What council wishes YOU Knew…  Answers to your most asked questions

SEGUIN – City Council members have submitted their most-asked questions and comments from their constituents. Here’s their top questions and comments they wish YOU knew:
1. Why does the city work on more than one project at a time?  
Due to the high number of streets that need/demand improvements, the city must complete a certain number of projects per year in order to complete them in a timely fashion.

2. How does the city decide which roads to repair and in what order?
Every two years, the city hires two engineering interns to evaluate our entire street network using a pavement management software.  The software is used by the armed services, cities, counties, and states throughout the world.  The interns evaluate every street in the City in conformance with the standardized rating criteria and enter that information into the database.  The database is used to monitor street conditions, develop maps and create a street maintenance plan (crack sealing, chip sealing, surface treatments, reclamation, overlays, rehabilitation and total reconstruction) for future years.  The roads are prioritized based on condition and the amount of funding available to pay to fix them. City Council uses that information when prioritizing which roads need to be funded in a given budget year. They also consider distributing that funding as equally as possible throughout the city.

3. A. What is the difference between TxDOT-maintained roads and city-maintained roads?
All state highways and F.M.s (farm-to-market) roads are maintained by the State, or TxDOT. For example, Court Street (Highway 90 Alt), Kingsbury St.  (Highway 90), King St. (FM 466) and Austin St (BS 123) are TxDOT roads and are maintained by the State. All other streets like College, Jefferson and Vaughan are city-maintained roadways.  There are 179 miles of city-maintained paved streets in Seguin.
B. Who maintains and repairs traffic signals?
TxDOT oversees all traffic lights/signal maintenance in the city.
4. A. How do I report a pot hole?
Please call the Citizens’ Relations Coordinator Kimberly Allison at 830-401-2445 or by email at She will send a report to the streets department.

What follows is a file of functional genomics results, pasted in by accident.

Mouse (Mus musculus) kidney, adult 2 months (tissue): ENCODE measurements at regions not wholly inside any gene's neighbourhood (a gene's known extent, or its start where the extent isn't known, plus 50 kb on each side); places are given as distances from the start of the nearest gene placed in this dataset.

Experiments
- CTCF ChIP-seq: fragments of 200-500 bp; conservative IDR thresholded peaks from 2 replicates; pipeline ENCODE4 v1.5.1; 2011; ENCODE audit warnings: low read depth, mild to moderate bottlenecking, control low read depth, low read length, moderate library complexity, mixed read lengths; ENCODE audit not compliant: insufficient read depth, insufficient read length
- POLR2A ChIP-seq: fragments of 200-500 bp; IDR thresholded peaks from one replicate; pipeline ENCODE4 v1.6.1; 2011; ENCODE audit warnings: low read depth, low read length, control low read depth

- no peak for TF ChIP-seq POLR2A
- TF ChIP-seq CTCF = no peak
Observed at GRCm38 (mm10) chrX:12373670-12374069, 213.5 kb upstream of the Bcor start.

B. What causes pot holes? How does water negatively impact the roadway? According to Wikipedia, “a pothole is a structural failure in a road surface, usually asphalt pavement, due to water in the underlying soil structure and traffic passing over the affected area. Water first weakens the underlying soil; traffic then fatigues and breaks the poorly supported asphalt surface in the affected area. Continued traffic action ejects both asphalt and the underlying soil material to create a hole in the pavement.” The city has prioritized improving drainage on streets so that when it rains, water is quickly diverted off the roadway and into the storm sewer.

5. Why do Firefighters/paramedics sometimes drive their fire trucks or ambulances to grocery stores to buy food or to restaurants to eat lunch? Isn’t using this city equipment this way a waste of the taxpayers’ money?
Seguin firefighter/paramedics work 24-hour shifts.  When they report for duty, they are assigned to a piece of equipment and they are required to be accessible to that equipment during their entire shift.  If a call comes in while they are picking up groceries for the fire station or eating a meal, they must stop what they’re doing, report to their equipment and respond to the call.  Sometimes this means leaving the shopping cart as is or leaving a meal when it’s half eaten.

6. “I went to City Council to speak during the ‘Citizens to be Heard’ part of the meeting.  I explained my issue.  After I finished, the City Manager indicated he would talk with his staff and get back with me.   However, not one of the council members said a word.  I expected more interaction from them.”  
The Texas Open Meetings Act requires that any subject to be discussed, debated or voted on by City Council members MUST be placed on the council agenda prior to such discussion, debate or vote, and that agenda MUST be posted for public viewing 72 hours before the meeting when the items will be discussed.  Since information voiced during the “Citizens to be Heard” is not on the agenda, the Council must listen, but make no comments. However, the Council may take notes during this time and work with the City Manager and staff to get the issue resolved.

7. A. Do I need a permit to install an above ground pool?
Yes! A permit is required for any swimming pool 2 feet or more in depth; this includes all types of pools or spas, above-ground, on-ground or in-ground. The City has adopted the International Swimming Pool and Spa code of 2015. The City of Seguin requires a 48-inch fence around the swimming pool or spa with a maximum clearance under the fence of two inches. There are other access requirements, such as self-closing gates, self-latching mechanism, and audible warning when doors are opened. Call the Planning/Codes Department for further information or visit the City’s website for a press release at